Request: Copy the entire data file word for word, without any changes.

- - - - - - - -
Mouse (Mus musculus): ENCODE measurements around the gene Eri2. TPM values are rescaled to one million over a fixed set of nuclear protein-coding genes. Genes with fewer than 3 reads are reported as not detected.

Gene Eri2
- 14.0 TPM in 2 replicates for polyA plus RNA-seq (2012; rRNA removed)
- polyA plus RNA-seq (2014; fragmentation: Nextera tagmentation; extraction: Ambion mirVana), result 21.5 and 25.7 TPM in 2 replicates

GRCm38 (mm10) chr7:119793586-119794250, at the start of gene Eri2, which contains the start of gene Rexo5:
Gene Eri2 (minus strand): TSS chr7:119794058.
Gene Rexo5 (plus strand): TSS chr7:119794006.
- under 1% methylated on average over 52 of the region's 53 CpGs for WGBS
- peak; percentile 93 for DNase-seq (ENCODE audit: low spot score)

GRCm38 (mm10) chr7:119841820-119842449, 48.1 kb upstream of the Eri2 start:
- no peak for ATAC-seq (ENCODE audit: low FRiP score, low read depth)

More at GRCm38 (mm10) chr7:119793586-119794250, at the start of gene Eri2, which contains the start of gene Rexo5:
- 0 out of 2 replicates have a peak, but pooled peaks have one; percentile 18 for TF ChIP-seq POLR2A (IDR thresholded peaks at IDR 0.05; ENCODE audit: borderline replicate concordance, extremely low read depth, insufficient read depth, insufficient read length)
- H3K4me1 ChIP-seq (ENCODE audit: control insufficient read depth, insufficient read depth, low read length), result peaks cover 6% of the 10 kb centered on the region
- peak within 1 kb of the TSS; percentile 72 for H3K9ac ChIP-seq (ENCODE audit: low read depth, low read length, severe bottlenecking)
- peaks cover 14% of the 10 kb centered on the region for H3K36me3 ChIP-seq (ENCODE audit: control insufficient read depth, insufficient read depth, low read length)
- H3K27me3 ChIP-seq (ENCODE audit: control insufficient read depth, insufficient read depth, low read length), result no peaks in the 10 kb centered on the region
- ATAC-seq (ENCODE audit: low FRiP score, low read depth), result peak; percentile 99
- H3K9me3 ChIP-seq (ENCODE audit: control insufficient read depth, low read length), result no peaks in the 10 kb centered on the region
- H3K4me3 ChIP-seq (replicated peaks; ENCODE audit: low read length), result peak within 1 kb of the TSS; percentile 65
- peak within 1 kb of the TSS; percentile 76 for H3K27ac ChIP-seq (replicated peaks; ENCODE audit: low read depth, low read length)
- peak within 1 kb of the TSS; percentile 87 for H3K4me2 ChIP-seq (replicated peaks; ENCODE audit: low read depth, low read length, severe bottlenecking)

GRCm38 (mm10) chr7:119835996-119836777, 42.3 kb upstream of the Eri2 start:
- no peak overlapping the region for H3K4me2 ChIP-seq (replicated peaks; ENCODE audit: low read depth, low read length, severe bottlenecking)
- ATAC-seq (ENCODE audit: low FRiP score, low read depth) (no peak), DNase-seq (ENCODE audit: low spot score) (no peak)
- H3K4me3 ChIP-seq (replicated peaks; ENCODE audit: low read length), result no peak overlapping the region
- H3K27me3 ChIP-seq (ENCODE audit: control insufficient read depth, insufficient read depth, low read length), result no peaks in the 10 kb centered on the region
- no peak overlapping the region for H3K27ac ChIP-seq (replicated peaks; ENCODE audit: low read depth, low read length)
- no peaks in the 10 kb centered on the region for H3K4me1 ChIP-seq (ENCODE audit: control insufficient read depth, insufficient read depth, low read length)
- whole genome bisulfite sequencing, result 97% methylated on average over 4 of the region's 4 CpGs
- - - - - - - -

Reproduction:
Mouse (Mus musculus): ENCODE measurements around the gene Eri2. TPM values are rescaled to one million over a fixed set of nuclear protein-coding genes. Genes with fewer than 3 reads are reported as not detected.

Gene Eri2
- 14.0 TPM in 2 replicates for polyA plus RNA-seq (2012; rRNA removed)
- polyA plus RNA-seq (2014; fragmentation: Nextera tagmentation; extraction: Ambion mirVana), result 21.5 and 25.7 TPM in 2 replicates

GRCm38 (mm10) chr7:119793586-119794250, at the start of gene Eri2, which contains the start of gene Rexo5:
Gene Eri2 (minus strand): TSS chr7:119794058.
Gene Rexo5 (plus strand): TSS chr7:119794006.
- under 1% methylated on average over 52 of the region's 53 CpGs for WGBS
- peak; percentile 93 for DNase-seq (ENCODE audit: low spot score)

GRCm38 (mm10) chr7:119841820-119842449, 48.1 kb upstream of the Eri2 start:
- no peak for ATAC-seq (ENCODE audit: low FRiP score, low read depth)

More at GRCm38 (mm10) chr7:119793586-119794250, at the start of gene Eri2, which contains the start of gene Rexo5:
- 0 out of 2 replicates have a peak, but pooled peaks have one; percentile 18 for TF ChIP-seq POLR2A (IDR thresholded peaks at IDR 0.05; ENCODE audit: borderline replicate concordance, extremely low read depth, insufficient read depth, insufficient read length)
- H3K4me1 ChIP-seq (ENCODE audit: control insufficient read depth, insufficient read depth, low read length), result peaks cover 6% of the 10 kb centered on the region
- peak within 1 kb of the TSS; percentile 72 for H3K9ac ChIP-seq (ENCODE audit: low read depth, low read length, severe bottlenecking)
- peaks cover 14% of the 10 kb centered on the region for H3K36me3 ChIP-seq (ENCODE audit: control insufficient read depth, insufficient read depth, low read length)
- H3K27me3 ChIP-seq (ENCODE audit: control insufficient read depth, insufficient read depth, low read length), result no peaks in the 10 kb centered on the region
- ATAC-seq (ENCODE audit: low FRiP score, low read depth), result peak; percentile 99
- H3K9me3 ChIP-seq (ENCODE audit: control insufficient read depth, low read length), result no peaks in the 10 kb centered on the region
- H3K4me3 ChIP-seq (replicated peaks; ENCODE audit: low read length), result peak within 1 kb of the TSS; percentile 65
- peak within 1 kb of the TSS; percentile 76 for H3K27ac ChIP-seq (replicated peaks; ENCODE audit: low read depth, low read length)
- peak within 1 kb of the TSS; percentile 87 for H3K4me2 ChIP-seq (replicated peaks; ENCODE audit: low read depth, low read length, severe bottlenecking)

GRCm38 (mm10) chr7:119835996-119836777, 42.3 kb upstream of the Eri2 start:
- no peak overlapping the region for H3K4me2 ChIP-seq (replicated peaks; ENCODE audit: low read depth, low read length, severe bottlenecking)
- ATAC-seq (ENCODE audit: low FRiP score, low read depth) (no peak), DNase-seq (ENCODE audit: low spot score) (no peak)
- H3K4me3 ChIP-seq (replicated peaks; ENCODE audit: low read length), result no peak overlapping the region
- H3K27me3 ChIP-seq (ENCODE audit: control insufficient read depth, insufficient read depth, low read length), result no peaks in the 10 kb centered on the region
- no peak overlapping the region for H3K27ac ChIP-seq (replicated peaks; ENCODE audit: low read depth, low read length)
- no peaks in the 10 kb centered on the region for H3K4me1 ChIP-seq (ENCODE audit: control insufficient read depth, insufficient read depth, low read length)
- whole genome bisulfite sequencing, result 97% methylated on average over 4 of the region's 4 CpGs